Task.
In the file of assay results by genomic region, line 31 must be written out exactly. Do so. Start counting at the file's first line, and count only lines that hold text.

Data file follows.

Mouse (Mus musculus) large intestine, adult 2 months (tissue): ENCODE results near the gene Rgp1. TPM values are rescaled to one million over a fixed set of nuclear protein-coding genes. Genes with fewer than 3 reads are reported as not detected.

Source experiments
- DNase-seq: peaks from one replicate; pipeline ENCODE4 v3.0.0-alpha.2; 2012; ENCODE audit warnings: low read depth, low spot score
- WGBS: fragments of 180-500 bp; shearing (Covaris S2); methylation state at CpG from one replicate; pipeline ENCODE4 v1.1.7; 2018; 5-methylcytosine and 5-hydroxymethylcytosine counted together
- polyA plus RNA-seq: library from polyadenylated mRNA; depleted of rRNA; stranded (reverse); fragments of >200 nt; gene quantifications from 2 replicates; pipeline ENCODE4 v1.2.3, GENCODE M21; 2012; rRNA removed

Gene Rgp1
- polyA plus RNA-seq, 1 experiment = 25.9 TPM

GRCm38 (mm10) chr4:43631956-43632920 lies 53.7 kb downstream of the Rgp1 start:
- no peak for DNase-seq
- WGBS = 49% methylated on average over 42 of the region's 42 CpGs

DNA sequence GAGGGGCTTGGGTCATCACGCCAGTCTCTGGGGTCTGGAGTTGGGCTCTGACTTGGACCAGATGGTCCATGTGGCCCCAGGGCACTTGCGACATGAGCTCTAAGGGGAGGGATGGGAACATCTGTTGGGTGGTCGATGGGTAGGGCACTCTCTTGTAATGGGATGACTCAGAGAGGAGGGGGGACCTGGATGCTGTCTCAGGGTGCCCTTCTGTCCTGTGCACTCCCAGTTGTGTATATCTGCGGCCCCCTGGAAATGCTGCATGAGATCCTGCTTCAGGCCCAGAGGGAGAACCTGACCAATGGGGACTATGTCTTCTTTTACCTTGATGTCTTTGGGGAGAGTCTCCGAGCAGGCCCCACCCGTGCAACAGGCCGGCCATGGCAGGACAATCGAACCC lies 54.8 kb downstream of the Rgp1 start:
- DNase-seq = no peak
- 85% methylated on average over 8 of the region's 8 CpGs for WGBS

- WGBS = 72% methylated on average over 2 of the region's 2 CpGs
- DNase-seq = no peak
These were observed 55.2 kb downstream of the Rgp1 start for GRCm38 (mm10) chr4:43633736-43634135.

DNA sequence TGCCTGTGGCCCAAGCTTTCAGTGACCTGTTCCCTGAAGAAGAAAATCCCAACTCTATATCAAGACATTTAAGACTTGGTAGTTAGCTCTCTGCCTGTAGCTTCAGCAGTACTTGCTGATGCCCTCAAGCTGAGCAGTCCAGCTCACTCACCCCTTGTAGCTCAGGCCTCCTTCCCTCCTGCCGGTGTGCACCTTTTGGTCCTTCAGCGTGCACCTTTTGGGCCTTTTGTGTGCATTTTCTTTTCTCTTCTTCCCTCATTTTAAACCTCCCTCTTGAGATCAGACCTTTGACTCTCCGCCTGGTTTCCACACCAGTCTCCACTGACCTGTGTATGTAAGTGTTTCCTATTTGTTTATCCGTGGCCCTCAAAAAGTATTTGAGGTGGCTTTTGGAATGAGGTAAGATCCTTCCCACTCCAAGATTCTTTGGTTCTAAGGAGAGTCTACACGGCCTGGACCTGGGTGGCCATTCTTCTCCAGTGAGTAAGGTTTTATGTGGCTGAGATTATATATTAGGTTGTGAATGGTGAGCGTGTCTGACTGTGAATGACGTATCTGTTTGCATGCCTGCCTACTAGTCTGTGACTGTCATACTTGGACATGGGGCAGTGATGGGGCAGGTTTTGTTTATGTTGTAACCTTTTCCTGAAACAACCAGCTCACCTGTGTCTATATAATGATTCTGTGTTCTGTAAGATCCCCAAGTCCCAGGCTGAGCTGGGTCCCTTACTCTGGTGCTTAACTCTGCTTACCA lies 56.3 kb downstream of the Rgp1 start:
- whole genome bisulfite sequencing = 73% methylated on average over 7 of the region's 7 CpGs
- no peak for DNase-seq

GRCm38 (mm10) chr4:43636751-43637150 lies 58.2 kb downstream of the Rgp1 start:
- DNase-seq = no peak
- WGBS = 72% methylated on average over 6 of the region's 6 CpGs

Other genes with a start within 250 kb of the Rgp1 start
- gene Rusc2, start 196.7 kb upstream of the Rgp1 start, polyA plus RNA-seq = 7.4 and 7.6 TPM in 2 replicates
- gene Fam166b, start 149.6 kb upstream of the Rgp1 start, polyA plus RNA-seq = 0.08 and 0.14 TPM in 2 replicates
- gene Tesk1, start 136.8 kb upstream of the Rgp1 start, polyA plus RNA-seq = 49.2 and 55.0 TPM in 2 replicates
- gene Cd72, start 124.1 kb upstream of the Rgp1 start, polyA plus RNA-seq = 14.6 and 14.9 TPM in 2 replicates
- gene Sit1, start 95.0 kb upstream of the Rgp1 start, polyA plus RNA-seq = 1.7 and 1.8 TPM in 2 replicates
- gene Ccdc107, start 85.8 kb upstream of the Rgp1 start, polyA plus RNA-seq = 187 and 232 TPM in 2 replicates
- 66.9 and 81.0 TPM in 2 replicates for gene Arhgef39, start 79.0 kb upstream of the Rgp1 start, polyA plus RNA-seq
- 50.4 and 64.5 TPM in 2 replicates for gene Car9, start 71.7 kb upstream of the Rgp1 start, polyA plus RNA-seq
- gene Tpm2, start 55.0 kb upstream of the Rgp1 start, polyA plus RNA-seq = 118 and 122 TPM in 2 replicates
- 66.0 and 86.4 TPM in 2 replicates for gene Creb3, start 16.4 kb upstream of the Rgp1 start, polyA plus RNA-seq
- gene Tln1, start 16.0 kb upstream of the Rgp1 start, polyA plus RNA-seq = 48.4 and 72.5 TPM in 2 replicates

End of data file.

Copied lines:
- 50.4 and 64.5 TPM in 2 replicates for gene Car9, start 71.7 kb upstream of the Rgp1 start, polyA plus RNA-seq